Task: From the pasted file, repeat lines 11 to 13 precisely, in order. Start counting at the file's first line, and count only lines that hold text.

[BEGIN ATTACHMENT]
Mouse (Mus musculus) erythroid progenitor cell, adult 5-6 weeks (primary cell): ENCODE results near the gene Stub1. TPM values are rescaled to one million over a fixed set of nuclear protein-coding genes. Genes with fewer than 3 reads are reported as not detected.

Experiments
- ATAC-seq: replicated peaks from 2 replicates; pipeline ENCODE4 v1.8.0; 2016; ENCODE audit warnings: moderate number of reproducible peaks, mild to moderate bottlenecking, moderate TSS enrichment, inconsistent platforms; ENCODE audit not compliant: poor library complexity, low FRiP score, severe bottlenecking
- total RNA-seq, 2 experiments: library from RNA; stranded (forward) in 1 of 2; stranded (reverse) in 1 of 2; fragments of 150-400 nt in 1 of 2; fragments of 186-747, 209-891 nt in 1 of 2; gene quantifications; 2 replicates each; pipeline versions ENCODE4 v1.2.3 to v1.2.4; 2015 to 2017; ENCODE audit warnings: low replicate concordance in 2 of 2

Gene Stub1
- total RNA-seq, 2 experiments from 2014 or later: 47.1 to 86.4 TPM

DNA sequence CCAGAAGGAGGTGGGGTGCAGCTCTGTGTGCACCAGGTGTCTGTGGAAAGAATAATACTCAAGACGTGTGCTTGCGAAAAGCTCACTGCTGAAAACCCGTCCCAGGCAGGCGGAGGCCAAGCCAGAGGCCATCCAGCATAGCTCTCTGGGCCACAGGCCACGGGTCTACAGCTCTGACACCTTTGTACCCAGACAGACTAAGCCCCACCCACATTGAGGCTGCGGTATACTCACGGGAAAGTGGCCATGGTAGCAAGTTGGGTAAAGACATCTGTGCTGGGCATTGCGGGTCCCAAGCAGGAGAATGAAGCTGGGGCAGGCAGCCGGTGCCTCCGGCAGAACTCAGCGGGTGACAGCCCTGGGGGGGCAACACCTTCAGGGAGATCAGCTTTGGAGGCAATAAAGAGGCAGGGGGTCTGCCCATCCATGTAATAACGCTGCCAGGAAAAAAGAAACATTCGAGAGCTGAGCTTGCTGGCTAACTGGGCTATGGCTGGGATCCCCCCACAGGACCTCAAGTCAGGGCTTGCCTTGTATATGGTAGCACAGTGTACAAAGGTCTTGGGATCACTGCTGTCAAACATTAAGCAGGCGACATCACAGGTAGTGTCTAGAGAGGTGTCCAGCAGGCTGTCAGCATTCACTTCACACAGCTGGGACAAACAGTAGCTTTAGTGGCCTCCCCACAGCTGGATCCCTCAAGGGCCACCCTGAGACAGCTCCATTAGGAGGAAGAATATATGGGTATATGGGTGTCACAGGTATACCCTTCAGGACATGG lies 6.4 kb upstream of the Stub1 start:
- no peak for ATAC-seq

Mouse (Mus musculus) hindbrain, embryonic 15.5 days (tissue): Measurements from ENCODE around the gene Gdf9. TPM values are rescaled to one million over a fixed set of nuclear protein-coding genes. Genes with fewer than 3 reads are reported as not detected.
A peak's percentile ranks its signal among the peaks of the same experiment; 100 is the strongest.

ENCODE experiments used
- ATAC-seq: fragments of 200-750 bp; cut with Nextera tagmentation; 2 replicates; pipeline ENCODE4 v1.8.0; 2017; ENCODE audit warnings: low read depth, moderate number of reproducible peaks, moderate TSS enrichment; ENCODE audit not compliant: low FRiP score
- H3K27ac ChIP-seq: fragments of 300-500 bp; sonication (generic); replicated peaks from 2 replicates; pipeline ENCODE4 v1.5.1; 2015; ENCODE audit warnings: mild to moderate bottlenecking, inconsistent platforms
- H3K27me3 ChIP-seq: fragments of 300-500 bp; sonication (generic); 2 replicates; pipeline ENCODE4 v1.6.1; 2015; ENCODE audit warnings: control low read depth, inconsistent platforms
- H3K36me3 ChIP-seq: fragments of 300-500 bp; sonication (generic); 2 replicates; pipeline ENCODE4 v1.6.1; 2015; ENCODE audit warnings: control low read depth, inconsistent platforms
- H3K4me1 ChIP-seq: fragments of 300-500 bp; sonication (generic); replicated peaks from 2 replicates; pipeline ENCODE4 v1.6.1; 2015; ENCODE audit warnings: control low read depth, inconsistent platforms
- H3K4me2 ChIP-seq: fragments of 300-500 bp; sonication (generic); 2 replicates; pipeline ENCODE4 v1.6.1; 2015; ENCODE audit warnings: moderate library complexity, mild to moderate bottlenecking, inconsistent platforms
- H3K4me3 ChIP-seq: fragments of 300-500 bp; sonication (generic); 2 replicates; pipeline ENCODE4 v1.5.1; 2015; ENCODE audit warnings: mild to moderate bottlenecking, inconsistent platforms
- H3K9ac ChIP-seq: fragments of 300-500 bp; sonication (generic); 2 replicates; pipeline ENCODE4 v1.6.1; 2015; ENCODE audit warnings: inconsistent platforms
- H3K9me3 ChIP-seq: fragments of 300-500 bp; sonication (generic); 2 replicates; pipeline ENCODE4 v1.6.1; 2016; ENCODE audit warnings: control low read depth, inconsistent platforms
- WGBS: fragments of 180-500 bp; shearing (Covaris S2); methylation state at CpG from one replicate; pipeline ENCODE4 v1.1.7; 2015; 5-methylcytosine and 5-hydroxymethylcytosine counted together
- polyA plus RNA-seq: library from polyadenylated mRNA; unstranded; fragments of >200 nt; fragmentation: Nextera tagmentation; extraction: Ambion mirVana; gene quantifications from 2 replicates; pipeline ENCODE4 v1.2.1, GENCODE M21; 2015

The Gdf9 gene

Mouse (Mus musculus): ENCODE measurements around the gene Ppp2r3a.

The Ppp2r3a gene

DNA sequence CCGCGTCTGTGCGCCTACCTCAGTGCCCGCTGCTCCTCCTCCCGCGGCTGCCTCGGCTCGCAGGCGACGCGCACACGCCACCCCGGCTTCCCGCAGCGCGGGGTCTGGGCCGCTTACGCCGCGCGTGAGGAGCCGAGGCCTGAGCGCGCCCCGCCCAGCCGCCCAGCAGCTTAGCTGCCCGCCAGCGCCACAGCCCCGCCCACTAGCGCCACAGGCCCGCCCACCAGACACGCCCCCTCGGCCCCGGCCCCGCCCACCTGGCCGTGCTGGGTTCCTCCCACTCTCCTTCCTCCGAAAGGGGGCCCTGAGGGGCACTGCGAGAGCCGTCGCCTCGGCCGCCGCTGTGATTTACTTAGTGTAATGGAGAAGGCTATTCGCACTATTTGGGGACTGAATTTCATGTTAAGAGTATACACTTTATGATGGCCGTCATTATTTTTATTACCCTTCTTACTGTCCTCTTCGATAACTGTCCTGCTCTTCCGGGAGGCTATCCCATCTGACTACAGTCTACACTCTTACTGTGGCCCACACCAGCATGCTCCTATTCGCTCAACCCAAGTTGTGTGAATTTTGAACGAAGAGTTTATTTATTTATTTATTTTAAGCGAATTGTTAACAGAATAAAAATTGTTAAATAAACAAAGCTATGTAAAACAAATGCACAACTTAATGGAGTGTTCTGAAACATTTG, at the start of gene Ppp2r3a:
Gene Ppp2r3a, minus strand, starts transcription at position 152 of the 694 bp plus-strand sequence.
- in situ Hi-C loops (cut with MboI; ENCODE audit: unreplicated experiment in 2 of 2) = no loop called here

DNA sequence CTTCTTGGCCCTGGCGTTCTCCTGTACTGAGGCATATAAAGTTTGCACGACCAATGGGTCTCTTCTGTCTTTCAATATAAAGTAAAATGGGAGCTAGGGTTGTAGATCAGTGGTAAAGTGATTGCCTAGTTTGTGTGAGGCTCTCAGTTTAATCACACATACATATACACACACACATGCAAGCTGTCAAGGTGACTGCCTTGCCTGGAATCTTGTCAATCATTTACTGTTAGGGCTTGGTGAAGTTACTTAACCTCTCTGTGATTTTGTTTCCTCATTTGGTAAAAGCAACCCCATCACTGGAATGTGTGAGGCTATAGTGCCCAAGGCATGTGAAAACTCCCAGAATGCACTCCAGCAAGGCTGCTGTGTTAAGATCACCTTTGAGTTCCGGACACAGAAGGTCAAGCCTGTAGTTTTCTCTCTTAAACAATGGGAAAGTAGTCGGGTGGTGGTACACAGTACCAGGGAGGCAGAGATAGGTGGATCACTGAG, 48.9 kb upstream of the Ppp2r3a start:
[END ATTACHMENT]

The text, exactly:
ENCODE experiments used
- ATAC-seq: fragments of 200-750 bp; cut with Nextera tagmentation; 2 replicates; pipeline ENCODE4 v1.8.0; 2017; ENCODE audit warnings: low read depth, moderate number of reproducible peaks, moderate TSS enrichment; ENCODE audit not compliant: low FRiP score
- H3K27ac ChIP-seq: fragments of 300-500 bp; sonication (generic); replicated peaks from 2 replicates; pipeline ENCODE4 v1.5.1; 2015; ENCODE audit warnings: mild to moderate bottlenecking, inconsistent platforms